BOULDER, Colorado (VN) — For Lance Armstrong, the clock is always ticking.
Today, the fallen-from-grace former world champion is supposed to decide whether or not he’ll work with the U.S. Anti-Doping Agency (USADA) to clean up a sport that he ultimately helped to soil.
Armstrong, whose seven Tour wins were whitewashed after USADA released a report that painted him clearly as a drugs cheat, was operating under an extension from the anti-doping body, as he considered cooperating, and not in front of TV cameras but rather under oath. Currently, Armstrong is banned for life from high-level sport. If he fully cooperates with anti-doping authorities, shedding light on cycling’s dark days of dope, then it’s understood that his sentence could be reduced to eight years, meaning he could compete in events like marathons or triathlons — both of which he’s completed since stepping away from the peloton — but he would be nearly 50 years old by then.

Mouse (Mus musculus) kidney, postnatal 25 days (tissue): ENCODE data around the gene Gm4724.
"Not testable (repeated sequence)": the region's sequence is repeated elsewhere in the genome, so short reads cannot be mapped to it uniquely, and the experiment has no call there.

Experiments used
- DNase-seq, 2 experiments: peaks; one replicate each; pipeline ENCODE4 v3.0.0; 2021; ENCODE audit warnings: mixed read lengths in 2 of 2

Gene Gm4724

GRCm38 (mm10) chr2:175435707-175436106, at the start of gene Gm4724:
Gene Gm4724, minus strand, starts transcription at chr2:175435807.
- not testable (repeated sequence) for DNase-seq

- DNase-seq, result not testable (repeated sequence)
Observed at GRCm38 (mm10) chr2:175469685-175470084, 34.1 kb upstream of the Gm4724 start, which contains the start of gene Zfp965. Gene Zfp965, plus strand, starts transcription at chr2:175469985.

Armstrong first found himself engulfed when USADA released its reasoned decision in his case on October 10, 2012, but more recently for a confessional in which many saw him as guarded and, more importantly, avoiding the truth.
In an interview on “60 Minutes,” USADA CEO Travis Tygart said Armstrong was still lying, and that he would need to tell the complete truth to see his ban reduced.
Among the statements that Tygart said were categorically untrue: that Armstrong had raced free of performance enhancing drugs during his 2009 and 2010 comeback; that his representatives had not offered USADA a $250,000 “donation”; that Armstrong had not pushed his teammates toward cheating; and that Armstrong had only used a small amount of EPO from 1999 through 2005.